Are young adult books too dark and too confronting? According to Meghan Cox Gurdon, author of the article Darkness Too Visible (featured on the Online Wall Street Journal), they are. Of course, it would be easier if young adult fiction only depicted happy shiny lives with no pain or relatable issues, but there’s no such thing as completely happy people, even in fiction.
The article is quick to point out that books where a character self harms or goes through other self-destructive behaviour is giving voice to issues that would otherwise be silent. It posits that these behaviours might become a choice for young people if they read about it. It’s true that there is reason to be cautious as an author writing about self harm, abuse, sexual behaviour, drug or alcohol use that you might lead someone down a path that was otherwise unknown to them.
That being said, if a parent is aware of the issues that come up in the book, it could open up discussion within the family about healthy coping mechanisms and where real help can be found. These issues will always be around us, they’re just not being talked about as openly as they should be.
Young Adult fiction books reflect aspects of life that some teenagers endure. The monster at the end of the book is ignorance if we pretend otherwise. Yes people are hurt by others. They also hurt themselves. They use drugs or alcohol to escape from their pain and they question their sexuality. Refusing to read a book that depicts these things will only help you to remain ignorant to them.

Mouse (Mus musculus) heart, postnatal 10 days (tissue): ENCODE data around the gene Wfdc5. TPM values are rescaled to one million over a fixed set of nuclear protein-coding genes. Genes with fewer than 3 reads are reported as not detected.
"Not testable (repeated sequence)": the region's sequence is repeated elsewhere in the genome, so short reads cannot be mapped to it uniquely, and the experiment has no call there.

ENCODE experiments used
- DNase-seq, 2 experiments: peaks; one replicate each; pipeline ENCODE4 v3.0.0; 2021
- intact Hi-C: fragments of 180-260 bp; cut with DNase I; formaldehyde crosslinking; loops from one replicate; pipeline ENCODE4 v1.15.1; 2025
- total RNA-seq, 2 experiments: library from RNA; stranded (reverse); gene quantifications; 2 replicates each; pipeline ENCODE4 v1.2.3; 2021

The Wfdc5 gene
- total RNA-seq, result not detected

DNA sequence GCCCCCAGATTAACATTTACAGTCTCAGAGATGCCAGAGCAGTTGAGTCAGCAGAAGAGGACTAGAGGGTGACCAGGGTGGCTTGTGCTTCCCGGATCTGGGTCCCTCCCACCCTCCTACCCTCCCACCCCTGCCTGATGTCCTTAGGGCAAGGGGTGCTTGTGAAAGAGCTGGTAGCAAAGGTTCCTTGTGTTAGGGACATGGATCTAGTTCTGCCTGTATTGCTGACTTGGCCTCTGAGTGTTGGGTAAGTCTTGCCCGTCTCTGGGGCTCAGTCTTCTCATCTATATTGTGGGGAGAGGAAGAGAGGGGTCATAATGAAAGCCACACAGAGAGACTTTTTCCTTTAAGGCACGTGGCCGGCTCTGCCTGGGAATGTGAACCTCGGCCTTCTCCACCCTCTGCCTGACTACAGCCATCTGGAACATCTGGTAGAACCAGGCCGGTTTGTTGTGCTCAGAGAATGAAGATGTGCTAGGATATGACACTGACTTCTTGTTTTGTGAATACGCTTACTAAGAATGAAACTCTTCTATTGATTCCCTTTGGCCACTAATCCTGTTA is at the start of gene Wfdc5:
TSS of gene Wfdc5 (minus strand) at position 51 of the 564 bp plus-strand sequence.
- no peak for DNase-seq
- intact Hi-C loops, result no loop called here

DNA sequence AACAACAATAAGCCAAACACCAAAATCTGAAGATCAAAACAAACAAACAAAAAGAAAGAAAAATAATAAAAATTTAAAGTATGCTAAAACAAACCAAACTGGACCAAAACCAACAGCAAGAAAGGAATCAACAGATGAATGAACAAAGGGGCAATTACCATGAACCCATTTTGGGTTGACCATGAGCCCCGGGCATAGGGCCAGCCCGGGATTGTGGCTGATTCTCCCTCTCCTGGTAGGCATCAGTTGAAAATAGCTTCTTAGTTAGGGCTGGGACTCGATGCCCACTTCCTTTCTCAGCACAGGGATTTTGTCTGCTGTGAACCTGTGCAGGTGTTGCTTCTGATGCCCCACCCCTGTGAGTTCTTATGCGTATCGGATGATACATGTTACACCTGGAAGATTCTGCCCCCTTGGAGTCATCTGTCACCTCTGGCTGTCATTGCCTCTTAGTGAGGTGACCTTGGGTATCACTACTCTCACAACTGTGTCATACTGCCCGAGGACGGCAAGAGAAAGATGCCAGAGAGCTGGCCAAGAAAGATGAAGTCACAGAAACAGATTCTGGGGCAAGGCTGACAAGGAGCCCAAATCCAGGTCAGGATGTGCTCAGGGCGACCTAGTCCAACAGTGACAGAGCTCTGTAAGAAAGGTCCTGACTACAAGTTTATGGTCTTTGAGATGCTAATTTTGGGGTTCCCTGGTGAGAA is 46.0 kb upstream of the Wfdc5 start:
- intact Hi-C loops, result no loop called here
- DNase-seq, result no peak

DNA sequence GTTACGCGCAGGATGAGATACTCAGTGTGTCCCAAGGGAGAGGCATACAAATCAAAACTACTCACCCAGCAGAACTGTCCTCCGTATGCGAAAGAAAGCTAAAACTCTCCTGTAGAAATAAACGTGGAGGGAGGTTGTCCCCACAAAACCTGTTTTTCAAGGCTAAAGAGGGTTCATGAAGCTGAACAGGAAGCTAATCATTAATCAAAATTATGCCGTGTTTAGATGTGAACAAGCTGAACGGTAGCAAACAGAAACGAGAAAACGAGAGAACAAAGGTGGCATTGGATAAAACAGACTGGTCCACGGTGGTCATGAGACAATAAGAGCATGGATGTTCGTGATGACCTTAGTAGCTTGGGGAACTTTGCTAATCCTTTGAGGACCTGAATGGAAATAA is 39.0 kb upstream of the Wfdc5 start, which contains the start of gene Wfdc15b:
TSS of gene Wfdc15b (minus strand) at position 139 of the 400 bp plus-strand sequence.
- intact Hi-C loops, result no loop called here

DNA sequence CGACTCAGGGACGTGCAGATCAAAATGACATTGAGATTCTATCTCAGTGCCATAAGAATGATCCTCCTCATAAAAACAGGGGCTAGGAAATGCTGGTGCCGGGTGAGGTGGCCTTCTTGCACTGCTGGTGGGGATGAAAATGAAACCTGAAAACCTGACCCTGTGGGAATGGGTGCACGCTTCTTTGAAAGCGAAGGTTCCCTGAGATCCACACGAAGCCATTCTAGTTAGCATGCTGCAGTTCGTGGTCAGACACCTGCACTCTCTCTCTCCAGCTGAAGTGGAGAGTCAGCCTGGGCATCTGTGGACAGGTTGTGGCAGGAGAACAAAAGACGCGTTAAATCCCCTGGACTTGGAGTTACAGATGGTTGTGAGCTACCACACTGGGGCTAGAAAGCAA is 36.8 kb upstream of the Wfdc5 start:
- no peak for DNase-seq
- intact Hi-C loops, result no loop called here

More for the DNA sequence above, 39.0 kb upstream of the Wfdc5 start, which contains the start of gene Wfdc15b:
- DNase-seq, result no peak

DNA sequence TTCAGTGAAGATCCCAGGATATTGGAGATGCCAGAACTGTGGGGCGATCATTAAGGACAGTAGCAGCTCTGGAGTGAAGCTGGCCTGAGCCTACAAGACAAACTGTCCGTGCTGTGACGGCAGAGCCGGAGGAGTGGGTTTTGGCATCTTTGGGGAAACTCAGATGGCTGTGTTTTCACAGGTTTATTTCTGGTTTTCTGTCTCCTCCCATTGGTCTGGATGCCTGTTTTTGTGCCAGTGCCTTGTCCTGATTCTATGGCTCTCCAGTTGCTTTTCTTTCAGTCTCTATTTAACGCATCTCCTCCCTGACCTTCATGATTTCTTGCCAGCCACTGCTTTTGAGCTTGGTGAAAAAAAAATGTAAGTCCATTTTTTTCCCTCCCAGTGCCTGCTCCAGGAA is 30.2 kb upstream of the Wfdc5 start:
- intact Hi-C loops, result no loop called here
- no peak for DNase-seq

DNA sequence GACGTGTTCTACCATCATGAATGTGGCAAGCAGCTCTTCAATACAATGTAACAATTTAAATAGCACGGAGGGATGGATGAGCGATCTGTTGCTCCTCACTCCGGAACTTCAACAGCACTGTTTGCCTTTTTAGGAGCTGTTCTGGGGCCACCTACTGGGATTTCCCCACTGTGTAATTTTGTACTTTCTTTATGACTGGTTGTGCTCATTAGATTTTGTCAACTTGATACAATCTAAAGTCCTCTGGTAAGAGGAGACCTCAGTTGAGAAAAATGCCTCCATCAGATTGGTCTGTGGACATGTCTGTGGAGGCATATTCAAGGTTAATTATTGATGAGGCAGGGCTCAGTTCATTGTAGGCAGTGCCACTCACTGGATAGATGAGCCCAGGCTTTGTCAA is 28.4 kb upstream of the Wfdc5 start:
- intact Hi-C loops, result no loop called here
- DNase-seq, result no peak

Just because you read about these things does not mean that you’re going to make the same choices as the characters. That should be the message that parents should try to share with their kids when they ask questions about the issues raised in fiction. Being aware of how and why these things happen will help people to be more socially aware and able to cope when or if they are ever confronted with these issues in their own lives.
Literature needs have changed. A genre that didn’t exist until the 1960s is now a prevalent part of the bookstore. Young readers are being drawn to the dark gritty covers, hoping to find within them a world that they can somewhat connect to.
Maybe a rating system or warning label on the cover of books is where the publishing industry is headed. I wonder though if it would make a difference to the reader?